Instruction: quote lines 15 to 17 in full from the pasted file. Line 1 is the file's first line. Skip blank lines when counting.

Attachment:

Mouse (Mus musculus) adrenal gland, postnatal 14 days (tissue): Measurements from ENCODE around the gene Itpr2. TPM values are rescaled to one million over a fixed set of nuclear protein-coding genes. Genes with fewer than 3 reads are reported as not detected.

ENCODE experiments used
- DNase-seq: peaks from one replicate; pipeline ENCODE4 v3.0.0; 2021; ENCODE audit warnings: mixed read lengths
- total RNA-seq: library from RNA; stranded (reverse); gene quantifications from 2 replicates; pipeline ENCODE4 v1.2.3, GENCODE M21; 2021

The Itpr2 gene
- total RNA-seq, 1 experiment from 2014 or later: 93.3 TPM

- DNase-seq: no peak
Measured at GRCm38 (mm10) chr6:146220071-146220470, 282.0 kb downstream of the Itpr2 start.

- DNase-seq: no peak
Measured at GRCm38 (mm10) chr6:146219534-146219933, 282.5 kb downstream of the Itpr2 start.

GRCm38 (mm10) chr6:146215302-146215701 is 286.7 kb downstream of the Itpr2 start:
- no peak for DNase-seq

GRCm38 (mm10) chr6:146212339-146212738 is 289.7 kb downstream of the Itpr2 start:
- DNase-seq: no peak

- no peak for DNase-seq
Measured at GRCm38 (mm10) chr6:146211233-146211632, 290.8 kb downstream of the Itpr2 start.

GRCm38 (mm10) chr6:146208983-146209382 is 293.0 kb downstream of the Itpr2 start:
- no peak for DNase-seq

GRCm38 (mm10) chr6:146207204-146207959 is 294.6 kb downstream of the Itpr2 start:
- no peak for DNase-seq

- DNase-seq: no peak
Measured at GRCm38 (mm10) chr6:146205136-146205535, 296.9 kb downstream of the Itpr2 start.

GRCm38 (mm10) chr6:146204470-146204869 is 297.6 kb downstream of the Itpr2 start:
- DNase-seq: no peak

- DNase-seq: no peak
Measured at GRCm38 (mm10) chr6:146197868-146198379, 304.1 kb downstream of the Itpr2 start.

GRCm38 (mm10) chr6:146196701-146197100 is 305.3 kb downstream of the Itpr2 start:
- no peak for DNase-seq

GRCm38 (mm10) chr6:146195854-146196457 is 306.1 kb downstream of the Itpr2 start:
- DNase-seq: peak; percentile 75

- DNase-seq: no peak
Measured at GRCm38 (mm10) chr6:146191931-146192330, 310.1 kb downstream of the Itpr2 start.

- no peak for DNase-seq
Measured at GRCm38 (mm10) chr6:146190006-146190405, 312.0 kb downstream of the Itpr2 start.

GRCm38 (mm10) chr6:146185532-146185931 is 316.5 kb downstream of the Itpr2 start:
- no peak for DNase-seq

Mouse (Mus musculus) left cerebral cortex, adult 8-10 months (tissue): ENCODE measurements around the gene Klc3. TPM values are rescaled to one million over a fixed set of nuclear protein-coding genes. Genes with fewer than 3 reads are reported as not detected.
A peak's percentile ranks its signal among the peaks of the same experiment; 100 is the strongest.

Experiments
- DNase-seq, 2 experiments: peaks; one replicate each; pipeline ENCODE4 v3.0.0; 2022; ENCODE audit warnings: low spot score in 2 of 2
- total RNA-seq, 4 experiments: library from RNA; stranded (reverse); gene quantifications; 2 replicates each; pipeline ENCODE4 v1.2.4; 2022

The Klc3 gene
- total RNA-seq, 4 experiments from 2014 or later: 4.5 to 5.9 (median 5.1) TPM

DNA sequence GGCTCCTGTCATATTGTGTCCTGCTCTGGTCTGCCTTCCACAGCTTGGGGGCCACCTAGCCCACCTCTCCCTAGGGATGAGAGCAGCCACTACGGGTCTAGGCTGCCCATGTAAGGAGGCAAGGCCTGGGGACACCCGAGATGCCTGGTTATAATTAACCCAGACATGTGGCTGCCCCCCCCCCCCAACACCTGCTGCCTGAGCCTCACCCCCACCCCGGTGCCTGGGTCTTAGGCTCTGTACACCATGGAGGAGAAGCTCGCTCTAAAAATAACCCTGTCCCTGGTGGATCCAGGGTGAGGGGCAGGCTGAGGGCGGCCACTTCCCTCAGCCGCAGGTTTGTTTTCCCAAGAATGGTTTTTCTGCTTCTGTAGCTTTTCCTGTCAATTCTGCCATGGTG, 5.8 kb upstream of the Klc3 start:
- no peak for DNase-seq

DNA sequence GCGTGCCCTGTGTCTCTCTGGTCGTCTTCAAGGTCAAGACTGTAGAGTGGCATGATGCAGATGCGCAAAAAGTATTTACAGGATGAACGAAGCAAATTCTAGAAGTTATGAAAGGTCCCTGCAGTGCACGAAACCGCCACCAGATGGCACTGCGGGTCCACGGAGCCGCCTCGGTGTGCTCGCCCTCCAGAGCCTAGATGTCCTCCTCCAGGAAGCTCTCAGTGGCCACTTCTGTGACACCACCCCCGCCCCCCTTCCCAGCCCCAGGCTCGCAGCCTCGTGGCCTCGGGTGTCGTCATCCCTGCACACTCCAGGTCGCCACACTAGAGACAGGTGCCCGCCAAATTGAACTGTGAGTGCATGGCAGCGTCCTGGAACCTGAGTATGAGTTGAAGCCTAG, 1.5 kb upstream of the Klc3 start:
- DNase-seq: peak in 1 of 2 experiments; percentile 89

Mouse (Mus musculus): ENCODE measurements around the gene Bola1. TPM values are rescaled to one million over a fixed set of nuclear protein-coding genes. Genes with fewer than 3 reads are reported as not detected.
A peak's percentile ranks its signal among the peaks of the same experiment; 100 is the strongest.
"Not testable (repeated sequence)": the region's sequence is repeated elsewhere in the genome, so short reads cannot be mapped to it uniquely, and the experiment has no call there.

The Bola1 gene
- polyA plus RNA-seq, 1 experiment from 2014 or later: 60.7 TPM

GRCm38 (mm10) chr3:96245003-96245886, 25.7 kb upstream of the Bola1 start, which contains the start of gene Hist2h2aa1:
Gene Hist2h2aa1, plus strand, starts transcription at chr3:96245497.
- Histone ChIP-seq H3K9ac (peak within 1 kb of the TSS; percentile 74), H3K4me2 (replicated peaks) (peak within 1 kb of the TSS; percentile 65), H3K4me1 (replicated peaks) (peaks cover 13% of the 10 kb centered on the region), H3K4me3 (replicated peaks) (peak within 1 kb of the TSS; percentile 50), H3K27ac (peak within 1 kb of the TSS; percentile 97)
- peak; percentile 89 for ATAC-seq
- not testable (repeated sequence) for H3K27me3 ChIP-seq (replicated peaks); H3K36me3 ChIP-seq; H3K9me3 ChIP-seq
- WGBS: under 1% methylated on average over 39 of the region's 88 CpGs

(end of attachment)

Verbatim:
- no peak for DNase-seq
Measured at GRCm38 (mm10) chr6:146211233-146211632, 290.8 kb downstream of the Itpr2 start.

GRCm38 (mm10) chr6:146208983-146209382 is 293.0 kb downstream of the Itpr2 start: